Gerald H. Lushington*, Yinghua Dong and Bhargav Theertham Pages 764 - 776 ( 13 )
The magnitude of the challenges in preclinical drug discovery is evident in the large amount of capital invested in such efforts in pursuit of a small static number of eventually successful marketable therapeutics. An explosion in the availability of potentially drug-like compounds and chemical biology data on these molecules can provide us with the means to improve the eventual success rates for compounds being considered at the preclinical level, but only if the community is able to access available information in an efficient and meaningful way. Thus, chemical database resources are critical to any serious drug discovery effort. This paper explores the basic principles underlying the development and implementation of chemical databases, and examines key issues of how molecular information may be encoded within these databases so as to enhance the likelihood that users will be able to extract meaningful information from data queries. In addition to a broad survey of conventional data representation and query strategies, key enabling technologies such as new context-sensitive chemical similarity measures and chemical cartridges are examined, with recommendations on how such resources may be integrated into a practical database environment.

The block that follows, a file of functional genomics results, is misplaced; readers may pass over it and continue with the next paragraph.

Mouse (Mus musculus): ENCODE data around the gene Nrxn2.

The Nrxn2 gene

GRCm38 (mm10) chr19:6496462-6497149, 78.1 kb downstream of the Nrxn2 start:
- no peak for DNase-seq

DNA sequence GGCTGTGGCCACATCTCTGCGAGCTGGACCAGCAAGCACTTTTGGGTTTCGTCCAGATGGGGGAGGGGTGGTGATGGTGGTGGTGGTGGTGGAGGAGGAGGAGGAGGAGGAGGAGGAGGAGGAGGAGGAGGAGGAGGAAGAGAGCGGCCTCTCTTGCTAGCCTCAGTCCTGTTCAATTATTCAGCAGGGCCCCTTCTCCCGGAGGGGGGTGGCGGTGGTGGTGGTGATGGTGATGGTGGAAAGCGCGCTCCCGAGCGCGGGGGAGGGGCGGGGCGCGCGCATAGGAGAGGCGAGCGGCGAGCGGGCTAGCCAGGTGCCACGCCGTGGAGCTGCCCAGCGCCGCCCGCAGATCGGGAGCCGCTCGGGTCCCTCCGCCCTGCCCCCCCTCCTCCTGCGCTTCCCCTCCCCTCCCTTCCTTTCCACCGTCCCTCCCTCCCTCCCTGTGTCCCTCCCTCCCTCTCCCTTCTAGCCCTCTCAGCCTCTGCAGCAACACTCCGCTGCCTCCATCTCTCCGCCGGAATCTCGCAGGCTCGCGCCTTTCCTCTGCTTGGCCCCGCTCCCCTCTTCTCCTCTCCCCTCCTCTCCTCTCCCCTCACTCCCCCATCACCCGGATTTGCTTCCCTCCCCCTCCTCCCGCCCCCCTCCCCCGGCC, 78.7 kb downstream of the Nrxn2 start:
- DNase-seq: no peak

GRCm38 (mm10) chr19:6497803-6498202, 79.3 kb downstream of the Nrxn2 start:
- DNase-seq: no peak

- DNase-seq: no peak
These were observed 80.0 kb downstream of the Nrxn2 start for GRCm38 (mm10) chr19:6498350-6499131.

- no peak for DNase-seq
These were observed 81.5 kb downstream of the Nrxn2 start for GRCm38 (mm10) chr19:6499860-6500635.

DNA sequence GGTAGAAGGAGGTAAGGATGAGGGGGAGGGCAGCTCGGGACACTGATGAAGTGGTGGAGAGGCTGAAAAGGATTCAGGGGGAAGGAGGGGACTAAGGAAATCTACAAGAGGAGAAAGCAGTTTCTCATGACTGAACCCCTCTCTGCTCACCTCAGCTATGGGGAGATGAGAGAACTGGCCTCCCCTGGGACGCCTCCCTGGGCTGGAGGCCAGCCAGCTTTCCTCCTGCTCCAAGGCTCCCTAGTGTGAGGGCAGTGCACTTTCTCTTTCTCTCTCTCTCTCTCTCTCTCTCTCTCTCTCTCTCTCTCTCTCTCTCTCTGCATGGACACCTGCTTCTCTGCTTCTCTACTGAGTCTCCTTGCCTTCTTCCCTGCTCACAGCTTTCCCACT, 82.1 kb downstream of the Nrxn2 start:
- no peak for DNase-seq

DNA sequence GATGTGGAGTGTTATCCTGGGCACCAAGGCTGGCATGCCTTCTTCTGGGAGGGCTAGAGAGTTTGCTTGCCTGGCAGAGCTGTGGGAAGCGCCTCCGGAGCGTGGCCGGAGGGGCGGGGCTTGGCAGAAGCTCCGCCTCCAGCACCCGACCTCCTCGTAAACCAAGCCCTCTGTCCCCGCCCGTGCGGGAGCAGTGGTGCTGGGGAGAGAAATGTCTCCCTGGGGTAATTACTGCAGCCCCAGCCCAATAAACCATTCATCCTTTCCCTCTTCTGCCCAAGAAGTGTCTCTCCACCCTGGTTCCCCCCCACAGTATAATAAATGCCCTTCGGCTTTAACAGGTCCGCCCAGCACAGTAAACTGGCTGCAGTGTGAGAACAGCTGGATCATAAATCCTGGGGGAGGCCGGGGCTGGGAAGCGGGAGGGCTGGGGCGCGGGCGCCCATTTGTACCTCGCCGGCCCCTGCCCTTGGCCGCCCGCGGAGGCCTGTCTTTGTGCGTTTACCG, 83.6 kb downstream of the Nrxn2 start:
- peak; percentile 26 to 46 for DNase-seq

Chemical cartridge, chemical database, fingerprints, frequent subgraphs, hashing, molecular structure representation, similarity.
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